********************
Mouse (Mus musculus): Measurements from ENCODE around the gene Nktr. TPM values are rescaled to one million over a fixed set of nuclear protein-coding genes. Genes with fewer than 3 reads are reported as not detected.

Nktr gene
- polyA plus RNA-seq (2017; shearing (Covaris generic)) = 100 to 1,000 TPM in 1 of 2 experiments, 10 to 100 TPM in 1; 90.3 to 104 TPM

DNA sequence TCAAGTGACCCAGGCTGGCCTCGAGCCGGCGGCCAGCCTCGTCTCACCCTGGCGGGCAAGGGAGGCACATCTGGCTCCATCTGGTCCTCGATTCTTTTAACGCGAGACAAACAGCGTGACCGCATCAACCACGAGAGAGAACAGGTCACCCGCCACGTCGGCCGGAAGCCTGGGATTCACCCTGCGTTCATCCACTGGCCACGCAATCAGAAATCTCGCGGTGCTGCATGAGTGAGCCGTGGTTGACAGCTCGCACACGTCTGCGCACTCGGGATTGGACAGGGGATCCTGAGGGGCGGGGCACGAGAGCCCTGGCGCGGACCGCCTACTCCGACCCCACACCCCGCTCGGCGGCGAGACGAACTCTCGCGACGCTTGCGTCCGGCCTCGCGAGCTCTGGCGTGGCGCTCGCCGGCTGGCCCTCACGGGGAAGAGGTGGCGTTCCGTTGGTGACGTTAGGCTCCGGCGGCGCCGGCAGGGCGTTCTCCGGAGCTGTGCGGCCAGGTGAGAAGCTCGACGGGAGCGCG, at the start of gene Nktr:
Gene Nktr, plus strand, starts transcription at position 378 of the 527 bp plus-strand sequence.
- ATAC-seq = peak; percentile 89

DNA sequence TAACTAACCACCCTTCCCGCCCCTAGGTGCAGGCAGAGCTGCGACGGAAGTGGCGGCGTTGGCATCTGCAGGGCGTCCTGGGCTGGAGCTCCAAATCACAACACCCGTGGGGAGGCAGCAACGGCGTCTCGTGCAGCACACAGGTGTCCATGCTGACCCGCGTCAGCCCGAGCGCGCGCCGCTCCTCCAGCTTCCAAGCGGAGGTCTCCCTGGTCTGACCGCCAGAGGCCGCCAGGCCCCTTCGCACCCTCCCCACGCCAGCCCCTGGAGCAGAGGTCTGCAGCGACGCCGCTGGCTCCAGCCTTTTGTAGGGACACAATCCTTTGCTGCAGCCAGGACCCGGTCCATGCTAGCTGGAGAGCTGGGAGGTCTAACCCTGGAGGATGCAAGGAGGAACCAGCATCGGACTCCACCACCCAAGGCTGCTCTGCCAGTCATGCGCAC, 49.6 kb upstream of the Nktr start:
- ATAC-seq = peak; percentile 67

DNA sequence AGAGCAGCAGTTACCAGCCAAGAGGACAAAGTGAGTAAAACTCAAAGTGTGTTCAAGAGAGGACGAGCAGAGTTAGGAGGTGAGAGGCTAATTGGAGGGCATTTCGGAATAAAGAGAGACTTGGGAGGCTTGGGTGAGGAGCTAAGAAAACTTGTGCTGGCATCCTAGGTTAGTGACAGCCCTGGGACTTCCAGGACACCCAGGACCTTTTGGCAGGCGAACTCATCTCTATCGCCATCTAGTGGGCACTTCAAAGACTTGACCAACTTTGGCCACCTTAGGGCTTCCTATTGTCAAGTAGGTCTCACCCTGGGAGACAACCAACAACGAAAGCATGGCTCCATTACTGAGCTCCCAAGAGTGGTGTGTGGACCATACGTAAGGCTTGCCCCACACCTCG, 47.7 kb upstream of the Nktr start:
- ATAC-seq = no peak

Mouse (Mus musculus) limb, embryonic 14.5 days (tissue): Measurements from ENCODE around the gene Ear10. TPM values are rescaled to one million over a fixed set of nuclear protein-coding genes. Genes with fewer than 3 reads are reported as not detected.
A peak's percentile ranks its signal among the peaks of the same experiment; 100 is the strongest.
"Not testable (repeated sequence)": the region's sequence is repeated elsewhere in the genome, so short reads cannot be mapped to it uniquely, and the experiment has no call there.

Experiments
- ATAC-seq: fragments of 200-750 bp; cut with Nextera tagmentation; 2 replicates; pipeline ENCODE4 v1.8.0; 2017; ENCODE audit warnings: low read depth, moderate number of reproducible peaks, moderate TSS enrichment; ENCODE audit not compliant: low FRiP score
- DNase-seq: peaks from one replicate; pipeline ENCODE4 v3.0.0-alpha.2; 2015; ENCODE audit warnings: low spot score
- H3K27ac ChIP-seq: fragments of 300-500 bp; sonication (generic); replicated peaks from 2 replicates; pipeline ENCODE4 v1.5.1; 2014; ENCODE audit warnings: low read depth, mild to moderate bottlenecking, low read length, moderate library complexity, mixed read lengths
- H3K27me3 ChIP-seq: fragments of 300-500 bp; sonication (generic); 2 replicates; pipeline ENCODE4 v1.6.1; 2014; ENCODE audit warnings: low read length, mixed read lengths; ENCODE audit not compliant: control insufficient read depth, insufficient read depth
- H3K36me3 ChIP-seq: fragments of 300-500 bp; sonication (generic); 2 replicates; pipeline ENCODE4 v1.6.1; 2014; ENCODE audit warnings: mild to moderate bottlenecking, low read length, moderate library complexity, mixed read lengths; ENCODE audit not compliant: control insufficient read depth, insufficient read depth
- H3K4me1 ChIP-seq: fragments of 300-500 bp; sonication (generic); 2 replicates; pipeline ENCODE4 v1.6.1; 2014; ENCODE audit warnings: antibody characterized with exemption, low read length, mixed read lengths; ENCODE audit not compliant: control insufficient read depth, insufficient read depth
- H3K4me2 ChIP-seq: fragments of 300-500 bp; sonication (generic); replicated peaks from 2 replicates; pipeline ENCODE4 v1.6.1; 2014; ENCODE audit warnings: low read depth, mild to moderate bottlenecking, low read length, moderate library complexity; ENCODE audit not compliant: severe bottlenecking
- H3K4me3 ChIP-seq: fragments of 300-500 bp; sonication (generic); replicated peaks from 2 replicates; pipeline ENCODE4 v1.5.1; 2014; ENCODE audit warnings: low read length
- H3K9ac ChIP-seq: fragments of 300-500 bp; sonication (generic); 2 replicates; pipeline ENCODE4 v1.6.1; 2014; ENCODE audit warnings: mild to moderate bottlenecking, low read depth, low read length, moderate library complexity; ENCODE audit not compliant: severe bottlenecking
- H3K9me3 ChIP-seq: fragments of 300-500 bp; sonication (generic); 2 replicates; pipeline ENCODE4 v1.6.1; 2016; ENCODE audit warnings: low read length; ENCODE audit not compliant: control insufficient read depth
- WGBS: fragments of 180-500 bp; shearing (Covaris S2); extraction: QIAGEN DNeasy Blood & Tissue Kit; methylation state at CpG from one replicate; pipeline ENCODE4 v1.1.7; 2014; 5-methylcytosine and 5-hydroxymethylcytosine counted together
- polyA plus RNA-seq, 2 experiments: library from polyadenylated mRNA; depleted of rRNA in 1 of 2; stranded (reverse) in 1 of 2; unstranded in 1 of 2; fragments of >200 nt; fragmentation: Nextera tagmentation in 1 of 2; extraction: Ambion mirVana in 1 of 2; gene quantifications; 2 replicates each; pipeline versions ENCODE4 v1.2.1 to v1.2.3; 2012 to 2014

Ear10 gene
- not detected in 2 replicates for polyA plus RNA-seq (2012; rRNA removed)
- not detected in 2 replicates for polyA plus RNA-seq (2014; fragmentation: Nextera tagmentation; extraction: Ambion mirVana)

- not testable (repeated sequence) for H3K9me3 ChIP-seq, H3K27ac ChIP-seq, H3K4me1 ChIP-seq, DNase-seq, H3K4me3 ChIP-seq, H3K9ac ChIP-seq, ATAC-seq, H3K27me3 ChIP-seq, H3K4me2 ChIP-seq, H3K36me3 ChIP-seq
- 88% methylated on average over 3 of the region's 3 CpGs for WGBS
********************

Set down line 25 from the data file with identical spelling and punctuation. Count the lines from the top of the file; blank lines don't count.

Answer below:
- WGBS: fragments of 180-500 bp; shearing (Covaris S2); extraction: QIAGEN DNeasy Blood & Tissue Kit; methylation state at CpG from one replicate; pipeline ENCODE4 v1.1.7; 2014; 5-methylcytosine and 5-hydroxymethylcytosine counted together